Measure B was passed onto law more than three years ago, November of 2017. The idea, a simple one since complicated beyond all reason by limited appointees, incompetence, laziness and overlapping management, was to create an in-county mental health facility rather than the expensive export of the mentally ill to places far removed from family and support.
At last Wednesday’s meeting of the Measure B Committee, senior B member Shannon Riley (Assistant Ukiah City Manager) asked that Supervisors' Measure B materials be included in the Measure B Committee’s meeting materials. (See below.) Ms. Riley said such common courtesies would allow the B Committee to know if they had been “circumvented.” Riley also asked that a Measure B Committee member give a report to the Supervisors every month.
Supervisor John Haschak called in to say he’d be willing to be a liaison between the Supervisors and the Measure B Committee.
Committee Member (former Sheriff) Tom Allman said the Measure B Committee needs to know about Measure B items on the Board’s agenda ahead of time.
Committee member and County CEO Carmel Angelo said it’s the responsibility of “the Department” (i.e., Mental/Behavioral Health/Dr. Jenine Miller) which, as usual and conveniently, has “a pretty significant workload” to notify the Measure B Committee, but it would be better than asking the Clerk of the Committee or the Board to do it.
Of course, no commitments to info sharing were offered. However, Committee Chair Donna Moschetti reassured her B colleagues by declaring, “I have written down a lot of things.”
Commissioner Mark Myrtle, one of the few on-task members of the B Committee, wondered about the unexplained and abrupt disappearance of (former) Project Manager Alyson Bailey, adding that the Measure B Committee should have a say in whether or not there’s a project manager. (We note here that the sudden disappearances of public bureaucrats has become an ongoing fact of life in Mendocino County.) “It was eliminated by others, unbeknownst to Measure B,” said Myrtle.
Was the position really “eliminated”? It’s in the Measure B budget. “We’re in the dark,” added Myrtle. “Is there a project manager?” … “If we say to do something, is that our say forever? In business the person who has the funding has the ultimate say, but that’s not the case here. We don’t know anything except that the money is in our budget, but there’s no one in the position.”
County Human Resources honcho William Schurtz replied, “It has not been eliminated. It is still on the books. The position is still there. But the incumbent is no longer in that position.”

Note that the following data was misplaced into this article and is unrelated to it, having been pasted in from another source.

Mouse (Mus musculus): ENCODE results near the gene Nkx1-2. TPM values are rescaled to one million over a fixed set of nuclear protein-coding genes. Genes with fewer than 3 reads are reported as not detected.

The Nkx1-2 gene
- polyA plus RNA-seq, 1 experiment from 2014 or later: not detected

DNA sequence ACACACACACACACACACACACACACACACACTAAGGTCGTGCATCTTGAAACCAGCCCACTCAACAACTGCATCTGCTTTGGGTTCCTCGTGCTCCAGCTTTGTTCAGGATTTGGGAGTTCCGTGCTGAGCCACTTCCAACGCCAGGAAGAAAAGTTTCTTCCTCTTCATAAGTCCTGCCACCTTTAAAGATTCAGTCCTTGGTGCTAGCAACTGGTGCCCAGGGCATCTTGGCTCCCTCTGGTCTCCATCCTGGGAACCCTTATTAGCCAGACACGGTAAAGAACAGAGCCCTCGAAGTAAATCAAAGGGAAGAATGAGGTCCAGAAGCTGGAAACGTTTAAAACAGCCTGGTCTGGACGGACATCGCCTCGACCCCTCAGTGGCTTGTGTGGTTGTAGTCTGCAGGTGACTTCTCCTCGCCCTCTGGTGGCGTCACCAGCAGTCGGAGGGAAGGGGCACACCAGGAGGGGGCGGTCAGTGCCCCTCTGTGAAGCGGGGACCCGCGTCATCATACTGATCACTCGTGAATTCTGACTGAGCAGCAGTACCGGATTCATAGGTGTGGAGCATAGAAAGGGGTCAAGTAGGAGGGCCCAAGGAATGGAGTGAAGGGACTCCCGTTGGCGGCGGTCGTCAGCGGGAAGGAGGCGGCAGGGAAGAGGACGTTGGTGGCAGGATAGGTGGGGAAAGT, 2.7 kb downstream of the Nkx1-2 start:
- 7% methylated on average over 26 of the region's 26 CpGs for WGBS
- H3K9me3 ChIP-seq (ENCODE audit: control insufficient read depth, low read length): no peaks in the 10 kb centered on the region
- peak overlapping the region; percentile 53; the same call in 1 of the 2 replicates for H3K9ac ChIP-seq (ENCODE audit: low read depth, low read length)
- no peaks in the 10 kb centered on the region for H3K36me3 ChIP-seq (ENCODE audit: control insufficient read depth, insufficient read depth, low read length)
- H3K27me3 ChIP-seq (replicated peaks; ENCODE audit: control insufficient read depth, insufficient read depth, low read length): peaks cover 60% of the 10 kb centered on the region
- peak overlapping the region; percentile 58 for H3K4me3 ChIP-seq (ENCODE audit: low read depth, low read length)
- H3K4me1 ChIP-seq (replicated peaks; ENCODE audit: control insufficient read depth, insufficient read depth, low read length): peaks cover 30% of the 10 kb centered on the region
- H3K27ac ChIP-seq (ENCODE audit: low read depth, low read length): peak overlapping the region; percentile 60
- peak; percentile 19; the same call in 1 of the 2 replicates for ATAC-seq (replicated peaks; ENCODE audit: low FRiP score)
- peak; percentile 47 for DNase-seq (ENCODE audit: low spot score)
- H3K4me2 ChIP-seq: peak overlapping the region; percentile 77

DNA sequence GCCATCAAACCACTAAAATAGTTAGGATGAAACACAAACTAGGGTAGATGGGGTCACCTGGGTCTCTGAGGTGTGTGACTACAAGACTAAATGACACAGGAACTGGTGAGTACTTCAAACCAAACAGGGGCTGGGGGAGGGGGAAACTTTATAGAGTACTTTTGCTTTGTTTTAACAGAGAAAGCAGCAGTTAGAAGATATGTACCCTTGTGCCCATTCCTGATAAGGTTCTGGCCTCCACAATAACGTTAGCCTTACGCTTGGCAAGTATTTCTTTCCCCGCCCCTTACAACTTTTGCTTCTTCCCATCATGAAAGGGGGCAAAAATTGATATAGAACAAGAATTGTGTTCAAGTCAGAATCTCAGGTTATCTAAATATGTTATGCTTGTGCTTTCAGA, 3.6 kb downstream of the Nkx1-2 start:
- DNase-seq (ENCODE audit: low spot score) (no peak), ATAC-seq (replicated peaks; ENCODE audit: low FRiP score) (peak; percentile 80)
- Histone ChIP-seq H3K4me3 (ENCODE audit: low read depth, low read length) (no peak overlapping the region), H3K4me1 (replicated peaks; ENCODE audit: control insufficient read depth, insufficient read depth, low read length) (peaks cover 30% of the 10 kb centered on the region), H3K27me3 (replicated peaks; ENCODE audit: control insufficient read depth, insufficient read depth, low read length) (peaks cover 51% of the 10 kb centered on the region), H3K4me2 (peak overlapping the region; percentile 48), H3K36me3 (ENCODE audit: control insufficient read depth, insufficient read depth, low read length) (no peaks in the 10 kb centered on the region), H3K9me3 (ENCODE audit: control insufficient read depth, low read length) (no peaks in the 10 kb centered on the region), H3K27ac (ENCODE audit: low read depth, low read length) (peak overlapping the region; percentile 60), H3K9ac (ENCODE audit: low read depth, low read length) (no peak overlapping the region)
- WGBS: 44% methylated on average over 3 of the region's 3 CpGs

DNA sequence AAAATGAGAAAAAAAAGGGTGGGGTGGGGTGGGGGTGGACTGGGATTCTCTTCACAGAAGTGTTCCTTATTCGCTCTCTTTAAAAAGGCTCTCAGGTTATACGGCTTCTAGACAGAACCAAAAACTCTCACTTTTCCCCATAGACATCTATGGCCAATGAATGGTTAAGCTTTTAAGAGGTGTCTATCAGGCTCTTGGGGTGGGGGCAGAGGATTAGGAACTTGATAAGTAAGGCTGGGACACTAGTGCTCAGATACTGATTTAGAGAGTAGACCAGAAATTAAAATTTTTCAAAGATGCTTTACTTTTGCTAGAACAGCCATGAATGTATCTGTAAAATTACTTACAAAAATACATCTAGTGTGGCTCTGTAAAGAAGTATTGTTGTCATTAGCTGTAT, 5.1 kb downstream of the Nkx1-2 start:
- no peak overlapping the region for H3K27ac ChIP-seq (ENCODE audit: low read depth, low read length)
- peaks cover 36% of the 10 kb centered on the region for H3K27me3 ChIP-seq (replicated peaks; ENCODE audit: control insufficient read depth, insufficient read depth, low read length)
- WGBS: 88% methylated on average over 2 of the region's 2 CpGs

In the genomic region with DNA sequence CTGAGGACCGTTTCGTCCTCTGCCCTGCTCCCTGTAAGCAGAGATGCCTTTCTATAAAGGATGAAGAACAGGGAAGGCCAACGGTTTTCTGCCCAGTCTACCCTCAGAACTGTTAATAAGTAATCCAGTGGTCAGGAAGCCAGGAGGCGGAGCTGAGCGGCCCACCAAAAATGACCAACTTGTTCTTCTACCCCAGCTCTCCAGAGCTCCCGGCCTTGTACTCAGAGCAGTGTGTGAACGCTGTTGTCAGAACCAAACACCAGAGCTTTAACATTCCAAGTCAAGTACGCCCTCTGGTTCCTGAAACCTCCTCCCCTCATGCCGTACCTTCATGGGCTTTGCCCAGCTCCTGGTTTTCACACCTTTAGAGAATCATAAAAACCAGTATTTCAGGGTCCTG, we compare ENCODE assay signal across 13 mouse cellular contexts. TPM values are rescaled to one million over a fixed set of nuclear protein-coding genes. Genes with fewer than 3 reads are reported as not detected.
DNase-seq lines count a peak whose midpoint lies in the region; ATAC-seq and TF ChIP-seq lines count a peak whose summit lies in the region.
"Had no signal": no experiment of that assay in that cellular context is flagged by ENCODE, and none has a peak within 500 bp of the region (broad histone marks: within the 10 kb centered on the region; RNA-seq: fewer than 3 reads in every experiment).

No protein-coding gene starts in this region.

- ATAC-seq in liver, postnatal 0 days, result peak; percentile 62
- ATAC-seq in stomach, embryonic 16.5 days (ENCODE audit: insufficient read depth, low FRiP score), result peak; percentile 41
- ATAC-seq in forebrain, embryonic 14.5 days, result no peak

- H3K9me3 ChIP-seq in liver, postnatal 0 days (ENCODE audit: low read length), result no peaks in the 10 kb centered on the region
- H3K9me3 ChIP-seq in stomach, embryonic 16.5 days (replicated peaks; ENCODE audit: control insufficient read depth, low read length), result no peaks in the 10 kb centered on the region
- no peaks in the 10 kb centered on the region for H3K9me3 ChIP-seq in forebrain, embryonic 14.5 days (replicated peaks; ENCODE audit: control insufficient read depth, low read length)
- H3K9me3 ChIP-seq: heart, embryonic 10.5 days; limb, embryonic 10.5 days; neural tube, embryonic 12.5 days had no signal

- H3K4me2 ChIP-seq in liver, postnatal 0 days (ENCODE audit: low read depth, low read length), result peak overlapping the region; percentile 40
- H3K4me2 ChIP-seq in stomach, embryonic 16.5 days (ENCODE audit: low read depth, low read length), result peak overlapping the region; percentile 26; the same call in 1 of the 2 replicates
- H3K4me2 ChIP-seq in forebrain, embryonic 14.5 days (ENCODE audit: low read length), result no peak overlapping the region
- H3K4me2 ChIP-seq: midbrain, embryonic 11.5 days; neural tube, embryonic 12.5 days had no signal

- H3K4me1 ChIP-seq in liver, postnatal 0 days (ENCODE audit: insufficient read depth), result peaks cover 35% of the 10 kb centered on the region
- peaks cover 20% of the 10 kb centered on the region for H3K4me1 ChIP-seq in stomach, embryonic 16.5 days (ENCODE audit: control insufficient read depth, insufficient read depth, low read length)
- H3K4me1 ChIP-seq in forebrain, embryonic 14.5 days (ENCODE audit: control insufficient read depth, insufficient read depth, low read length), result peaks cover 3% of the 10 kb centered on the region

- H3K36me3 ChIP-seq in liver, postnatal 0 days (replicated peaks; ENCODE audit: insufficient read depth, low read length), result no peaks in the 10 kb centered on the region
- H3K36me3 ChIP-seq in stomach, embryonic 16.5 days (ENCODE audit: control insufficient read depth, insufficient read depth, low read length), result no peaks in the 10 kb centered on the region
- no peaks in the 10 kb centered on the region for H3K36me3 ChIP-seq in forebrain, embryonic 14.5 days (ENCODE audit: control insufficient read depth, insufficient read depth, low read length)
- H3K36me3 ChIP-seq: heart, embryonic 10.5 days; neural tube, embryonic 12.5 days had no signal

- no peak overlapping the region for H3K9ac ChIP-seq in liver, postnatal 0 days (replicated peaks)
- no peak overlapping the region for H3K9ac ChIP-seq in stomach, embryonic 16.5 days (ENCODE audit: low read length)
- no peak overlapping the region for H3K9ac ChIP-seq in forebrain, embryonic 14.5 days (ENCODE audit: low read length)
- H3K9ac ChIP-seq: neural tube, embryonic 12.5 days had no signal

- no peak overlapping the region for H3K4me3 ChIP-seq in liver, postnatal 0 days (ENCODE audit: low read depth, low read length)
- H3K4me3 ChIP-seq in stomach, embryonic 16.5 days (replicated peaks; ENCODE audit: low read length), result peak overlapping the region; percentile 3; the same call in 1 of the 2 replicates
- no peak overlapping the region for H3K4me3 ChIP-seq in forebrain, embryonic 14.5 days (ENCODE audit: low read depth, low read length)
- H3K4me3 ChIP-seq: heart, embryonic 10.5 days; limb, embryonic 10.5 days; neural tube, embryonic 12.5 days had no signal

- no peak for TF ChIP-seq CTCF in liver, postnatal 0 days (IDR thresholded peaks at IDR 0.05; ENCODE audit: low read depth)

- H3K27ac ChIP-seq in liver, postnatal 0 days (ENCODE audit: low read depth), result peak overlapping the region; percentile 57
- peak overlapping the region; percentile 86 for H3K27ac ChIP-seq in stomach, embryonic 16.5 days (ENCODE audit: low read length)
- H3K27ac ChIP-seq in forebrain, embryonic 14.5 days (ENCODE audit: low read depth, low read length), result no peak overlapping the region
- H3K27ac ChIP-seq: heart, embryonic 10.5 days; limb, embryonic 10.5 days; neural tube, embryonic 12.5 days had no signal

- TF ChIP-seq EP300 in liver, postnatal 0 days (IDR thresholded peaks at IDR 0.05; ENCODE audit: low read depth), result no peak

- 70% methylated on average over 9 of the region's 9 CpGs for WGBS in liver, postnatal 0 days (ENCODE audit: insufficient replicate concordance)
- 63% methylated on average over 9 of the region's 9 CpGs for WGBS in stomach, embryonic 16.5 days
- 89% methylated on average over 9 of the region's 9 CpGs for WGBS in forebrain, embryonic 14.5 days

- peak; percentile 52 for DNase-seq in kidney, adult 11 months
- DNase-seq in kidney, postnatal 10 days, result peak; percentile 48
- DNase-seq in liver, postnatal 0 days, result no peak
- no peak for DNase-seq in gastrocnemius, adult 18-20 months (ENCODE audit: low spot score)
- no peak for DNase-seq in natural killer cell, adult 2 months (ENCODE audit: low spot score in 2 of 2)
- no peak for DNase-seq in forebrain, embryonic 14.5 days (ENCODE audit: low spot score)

Myrtle, pulling teeth for every little info-morsel, asked if the County is recruiting for a Project Manager.
Schurtz said no.
Myrtle then asked who’s managing the Measure B activities?
Dr. Jenine Miller Director of Mental Health (and whatever other titles she now has) said that “different people” are doing various tasks like bookkeeping, and administration. Miller added, “Joy Bieler is doing the training center and remodeling.” Bieler’s husband, Mr. Lavato, is “doing the Crisis Residential Treatment facility. Karen Ann is working with the mobile crisis team. And Joy has been working on the after care contract and the RFP for Community Awareness.”
Myrtle pulled again: “So we have eliminated the position?”
Miller: “The position still exists.”
Myrtle: “There are no plans to fill it? Who makes these decisions? It was eliminated and then silence. I don’t want to be in the dark.”
County Counsel Christian Curtis conceded that Mr. Myrtle had asked a legitimate question, then launched into one of his patented insensible “uh”-laden sermons saying, essentially, that all the money and decision-making belongs to the County and the Supervisors; the Committee can only recommend.
Realizing nobody was going to answer his “legitimate question,” Myrtle finally stopped pulling and acknowledged that County staff and department heads make all the decisions and he will just have to remain a mushroom.
Committee Member Jed Diamond kinda sorta wished that there had been some notice, not just silence, no feedback. Just “suddenly” there was no project manager. After a windy pre-amble, Diamond concluded, “What happened?”
This prompted another repetitive procedural lecture from County Counsel Curtis who repeated that it was a personnel matter and everything is up to the Department head and not up for public or Committee discussion. (If you'll excuse the rather extreme metatphor, the difference between Mendocino County and Stalinist Russia is that Stalin simply executed people who asked inconvenient questions. In Mendocino County bureaucratic disappearances are personnel matters.)
Committee member Ross Liberty said he wanted to know more about the County’s plans to hire an operator for the Crisis Residential Treatment Center (which is being built next door to the Schraeders' admin building on Orchard Street, so one guess who “the operator” will be). “I understand that you are negotiating with someone,” said Liberty, “but we are completely in the dark about who will operate the CRT and I don’t think we should be.”
Committee member Michelle Rich — who is on the Measure B Committee by virtue of being Chair of the overlapping Behavioral Health Advisory Committee) said the Measure B Committee didn’t have the skills necessary to assess those operators or services, implying that County insiders would pick the Schraeders to staff the CRT and they didn’t need any input from Measure B once that was all lined up. (It’s taking months.) Ms. Rich said she and her Behavioral Health Advisory Board should help pick the inevitable Schraeders, but not the Measure B people.